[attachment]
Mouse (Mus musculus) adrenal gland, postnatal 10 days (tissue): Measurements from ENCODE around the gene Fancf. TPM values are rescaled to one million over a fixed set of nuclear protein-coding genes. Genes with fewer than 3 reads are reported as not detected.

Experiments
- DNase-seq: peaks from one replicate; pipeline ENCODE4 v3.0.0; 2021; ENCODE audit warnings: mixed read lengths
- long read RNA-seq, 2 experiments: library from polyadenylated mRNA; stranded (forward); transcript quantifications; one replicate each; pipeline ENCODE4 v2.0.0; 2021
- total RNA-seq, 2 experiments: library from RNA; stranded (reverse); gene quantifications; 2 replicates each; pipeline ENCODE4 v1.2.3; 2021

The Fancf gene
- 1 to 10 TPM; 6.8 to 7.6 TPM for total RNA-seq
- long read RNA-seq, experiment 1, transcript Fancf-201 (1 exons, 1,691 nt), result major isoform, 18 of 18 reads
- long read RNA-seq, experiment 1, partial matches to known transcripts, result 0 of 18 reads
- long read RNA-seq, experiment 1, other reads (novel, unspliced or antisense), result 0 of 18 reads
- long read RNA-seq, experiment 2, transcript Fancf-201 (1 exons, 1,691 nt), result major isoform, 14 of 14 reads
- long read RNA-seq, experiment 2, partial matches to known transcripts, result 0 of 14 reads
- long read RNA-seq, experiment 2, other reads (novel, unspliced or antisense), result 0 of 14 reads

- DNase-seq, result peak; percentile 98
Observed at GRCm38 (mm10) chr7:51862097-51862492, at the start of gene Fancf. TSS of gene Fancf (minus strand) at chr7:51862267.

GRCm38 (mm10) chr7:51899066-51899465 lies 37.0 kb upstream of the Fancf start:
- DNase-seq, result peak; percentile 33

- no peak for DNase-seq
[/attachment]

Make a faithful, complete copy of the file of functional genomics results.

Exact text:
Mouse (Mus musculus) adrenal gland, postnatal 10 days (tissue): Measurements from ENCODE around the gene Fancf. TPM values are rescaled to one million over a fixed set of nuclear protein-coding genes. Genes with fewer than 3 reads are reported as not detected.

Experiments
- DNase-seq: peaks from one replicate; pipeline ENCODE4 v3.0.0; 2021; ENCODE audit warnings: mixed read lengths
- long read RNA-seq, 2 experiments: library from polyadenylated mRNA; stranded (forward); transcript quantifications; one replicate each; pipeline ENCODE4 v2.0.0; 2021
- total RNA-seq, 2 experiments: library from RNA; stranded (reverse); gene quantifications; 2 replicates each; pipeline ENCODE4 v1.2.3; 2021

The Fancf gene
- 1 to 10 TPM; 6.8 to 7.6 TPM for total RNA-seq
- long read RNA-seq, experiment 1, transcript Fancf-201 (1 exons, 1,691 nt), result major isoform, 18 of 18 reads
- long read RNA-seq, experiment 1, partial matches to known transcripts, result 0 of 18 reads
- long read RNA-seq, experiment 1, other reads (novel, unspliced or antisense), result 0 of 18 reads
- long read RNA-seq, experiment 2, transcript Fancf-201 (1 exons, 1,691 nt), result major isoform, 14 of 14 reads
- long read RNA-seq, experiment 2, partial matches to known transcripts, result 0 of 14 reads
- long read RNA-seq, experiment 2, other reads (novel, unspliced or antisense), result 0 of 14 reads

- DNase-seq, result peak; percentile 98
Observed at GRCm38 (mm10) chr7:51862097-51862492, at the start of gene Fancf. TSS of gene Fancf (minus strand) at chr7:51862267.

GRCm38 (mm10) chr7:51899066-51899465 lies 37.0 kb upstream of the Fancf start:
- DNase-seq, result peak; percentile 33

- no peak for DNase-seq